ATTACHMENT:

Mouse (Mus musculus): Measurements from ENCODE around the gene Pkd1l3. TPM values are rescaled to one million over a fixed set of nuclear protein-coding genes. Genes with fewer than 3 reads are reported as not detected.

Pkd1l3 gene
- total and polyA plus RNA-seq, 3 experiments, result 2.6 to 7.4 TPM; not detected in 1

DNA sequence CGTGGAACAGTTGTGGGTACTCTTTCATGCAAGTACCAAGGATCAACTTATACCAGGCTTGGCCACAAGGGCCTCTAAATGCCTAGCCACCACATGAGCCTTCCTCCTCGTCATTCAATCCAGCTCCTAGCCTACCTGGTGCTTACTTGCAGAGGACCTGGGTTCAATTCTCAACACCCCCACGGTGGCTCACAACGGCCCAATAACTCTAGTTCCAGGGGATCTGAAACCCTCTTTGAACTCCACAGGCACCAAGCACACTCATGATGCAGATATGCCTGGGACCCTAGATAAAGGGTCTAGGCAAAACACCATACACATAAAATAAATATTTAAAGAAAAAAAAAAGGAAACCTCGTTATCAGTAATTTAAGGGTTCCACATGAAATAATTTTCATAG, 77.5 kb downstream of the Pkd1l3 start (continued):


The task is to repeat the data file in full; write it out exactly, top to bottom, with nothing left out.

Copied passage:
Mouse (Mus musculus): Measurements from ENCODE around the gene Pkd1l3. TPM values are rescaled to one million over a fixed set of nuclear protein-coding genes. Genes with fewer than 3 reads are reported as not detected.

Pkd1l3 gene
- total and polyA plus RNA-seq, 3 experiments, result 2.6 to 7.4 TPM; not detected in 1

DNA sequence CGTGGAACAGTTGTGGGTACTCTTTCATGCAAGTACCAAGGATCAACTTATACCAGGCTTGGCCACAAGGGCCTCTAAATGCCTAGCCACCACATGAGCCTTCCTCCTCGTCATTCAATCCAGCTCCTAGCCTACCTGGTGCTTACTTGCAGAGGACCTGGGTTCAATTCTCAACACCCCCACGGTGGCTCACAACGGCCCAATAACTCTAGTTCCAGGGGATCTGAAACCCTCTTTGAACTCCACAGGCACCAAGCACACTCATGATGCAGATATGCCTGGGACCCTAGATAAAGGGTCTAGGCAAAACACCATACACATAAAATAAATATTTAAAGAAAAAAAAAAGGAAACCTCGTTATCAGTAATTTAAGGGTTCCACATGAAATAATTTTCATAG, 77.5 kb downstream of the Pkd1l3 start (continued):